How the CEO of Planet Fitness, Which Counts 10 Million Members, Went From Front Desk Clerk to Top Exec
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He’s up by 4:30 a.m., and with three cups of coffee in his system he hits the gym by 5. At 6, he’ll eat a healthy breakfast -- three egg whites, to be exact -- jump in the shower and get to work at 7:30 a.m., where he makes sure to park in the furthest spot from the office so his employees get better parking. The workday kicks off with a daily management meeting at 8:30 a.m. That’s the morning of Chris Rondeau, the CEO of Planet Fitness.
Rondeau joined Planet Fitness working at the front desk of a gym in 1993, a year after the company was founded. Working with its founders, Michael and Marc Grondahl, Rondeau helped build the business from the ground up. He served as the company’s COO from 2003 to 2013, when he was named CEO. “I've been in almost every position, from the ground floor position to where I am today, so I can relate to all facets of everybody's positions,” he tells Entrepreneur.
Today, the company’s Hampton, N.H.-based corporate headquarters has more than 200 employees. Planet Fitness has become one of the largest fitness franchisors in the U.S., with more than 1,400 locations across the country and more than 10 million members. The company prides itself on its unorthodox business model, with $10 monthly memberships, pizza and bagels once a month and offering a “judgment-free zone” to first-time gym goers. “It brings the camaraderie and breaks down the seriousness of fitness,” Rondeau says.
From watching and helping the business grow from a small northeastern fitness center to a massive national franchisor, Rondeau knows the company inside out. Of course, it took hard work and years of learning for him to get where he is today.
To learn how Rondeau leads the Planet Fitness empire, check out his take on leadership below.
On the most important leadership traits:
“Being sure that your passion and drive for the brand you're running and representing is contagious with your people, so that they too think of the business as their own and work to improve it day in and day out.
“People say ‘lead by example’ a lot of times [and] you can say it [but] then there's ones that do it and ones that don't do it. I started working the front desk, so I've been in almost every position -- from the ground floor position to where I am today -- so I can relate to all facets of everybody's positions. Being able to relate to what their daily struggles are so you can make their days better and motivate them to continue to perform and be excited to perform [is important].”
On leadership style:
“Gaining respect, first and foremost. If you earn and gain [employees’] respect, they tend to work hard not only for their own growth but because they don't want to disappoint you -- almost as like a parent. I like to think of us as family, and you want to work together to achieve great things. No one wants to let each other down, whether it's peers or management.
“I started working out when I was 16 -- I was kind of a meat head back then. At 19, I got my first job at the gym working the front desk. I've had many steps along the way from working the front desk to different management roles to the COO role until I became CEO in 2013. Over so many years of doing so, it was kind of like different levels of schooling. You couldn't go from one to the other without having all these different roles in the meantime to learn from.”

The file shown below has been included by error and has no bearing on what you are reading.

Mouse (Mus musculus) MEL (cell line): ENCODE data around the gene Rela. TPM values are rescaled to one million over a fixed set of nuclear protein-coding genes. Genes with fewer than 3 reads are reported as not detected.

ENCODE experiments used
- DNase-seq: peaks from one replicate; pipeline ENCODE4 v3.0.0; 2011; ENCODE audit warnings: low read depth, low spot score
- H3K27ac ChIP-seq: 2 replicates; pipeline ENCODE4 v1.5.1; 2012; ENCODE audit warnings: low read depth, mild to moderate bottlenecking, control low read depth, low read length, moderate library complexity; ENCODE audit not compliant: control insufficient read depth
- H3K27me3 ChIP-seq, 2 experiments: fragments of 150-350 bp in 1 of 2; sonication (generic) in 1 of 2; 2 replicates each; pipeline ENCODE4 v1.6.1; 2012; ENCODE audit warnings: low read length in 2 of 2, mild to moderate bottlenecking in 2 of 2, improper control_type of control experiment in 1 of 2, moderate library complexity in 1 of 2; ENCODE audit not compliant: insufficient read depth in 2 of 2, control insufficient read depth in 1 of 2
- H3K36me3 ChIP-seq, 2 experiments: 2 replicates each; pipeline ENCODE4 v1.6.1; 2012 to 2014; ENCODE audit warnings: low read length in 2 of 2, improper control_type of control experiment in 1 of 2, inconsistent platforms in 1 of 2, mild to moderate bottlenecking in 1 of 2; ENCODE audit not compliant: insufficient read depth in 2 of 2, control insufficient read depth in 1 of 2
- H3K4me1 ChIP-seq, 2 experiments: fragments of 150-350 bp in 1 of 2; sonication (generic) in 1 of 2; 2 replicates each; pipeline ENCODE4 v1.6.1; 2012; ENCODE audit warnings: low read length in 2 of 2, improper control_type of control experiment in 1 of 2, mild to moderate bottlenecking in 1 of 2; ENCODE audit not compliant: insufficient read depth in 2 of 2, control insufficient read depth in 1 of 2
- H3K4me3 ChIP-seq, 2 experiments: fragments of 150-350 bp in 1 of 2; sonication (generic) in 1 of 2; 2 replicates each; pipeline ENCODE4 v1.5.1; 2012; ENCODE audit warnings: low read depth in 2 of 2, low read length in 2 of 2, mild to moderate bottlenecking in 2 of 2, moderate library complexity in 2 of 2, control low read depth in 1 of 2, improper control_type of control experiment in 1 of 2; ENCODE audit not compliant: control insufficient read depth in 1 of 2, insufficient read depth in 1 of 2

On habits that help him lead:
“I try to make an effort to roam from floor to floor and talk to people in different departments and levels so that they know the door's always open. But in a lot of ways, I want their door open because I just like to talk to people and see them in their environments.”
“One would be staying very disciplined to our business model because it is somewhat unorthodox compared to the typical gym. We have free pizza nights once a month, tootsie rolls on the front counter -- we don't have the heavy free weights that most clubs have or group exercise classes. We're catering to the first-time casual gym user. So staying disciplined [so] that we don't get persuaded or gravitate back to the industry and start doing what everybody else is doing.
“Number two is, because we're growing so fast, being sure that we stay ahead of that growth so we are constantly able to support the franchisees. I look at our business in a way that we have two sets of customers: our franchisees are our first customer and our members are our second customer. If we don't make our franchisees happy, they won't make our members happy.”
On his toughest business decision:
“We started our own software platform that was our [point of sale] system and it was a huge mistake. We should have stayed in the gym business and let software companies be software companies. It was unstable and the franchisees were not happy with the product and how it was working. And like I said, if we keep them happy, they'll keep the members happy. So the decision was, after millions and millions of dollars spent on the project, to abandon it, take the hit and move on."
On the most important traits in a new hire:
“Our business model is very different than other gym models, so to be sure that [new hires] truly understand the ‘judgment-free zone’ and cater to that first-time casual gym user. Our culture is about non-intimidation, and accepting and respecting people for who they are. It's kindness. It's giving everybody a chance and basically come as you are, judgment-free. So the point is they truly understand our culture. If we had a serious avid exerciser, athlete, bodybuilder come to us, it would be hard to get [their] mind around how our customer thinks and who our customer is. If you're an avid exerciser, it's hard to comprehend what that intimidation feels like.”
“We have a Planet of Triumphs, which is a social platform that members unsolicitedly post their triumphs and what they’ve accomplished [at Planet Fitness]. When you read these triumphs, you see members endorsing each other and giving each other kudos, [so] being sure that [new hires] really understand that mindset of the first-time gym user.”
On recognizing employees:
“We have a rockstar of the month, which usually ends up being more than one, and they get a small unexpected bonus, preferred parking in the parking lot, bucks to shop at our company store. Their peers nominate [them], and I think it means more that it's not just their boss.
“That's just at the corporate office. There might be a club that gets extra Planet of Triumphs or extra kudos from a customer service standpoint, [so] all of the employees get gift cards to Starbucks or something like that. Because we're a franchise company, we get surveys and feedback through the website, so corporately, we see them. When we see franchisee employees go above and beyond, we call it ‘plus one customer service’ [and] we’ll send them a swag bag full of stuff to thank them.”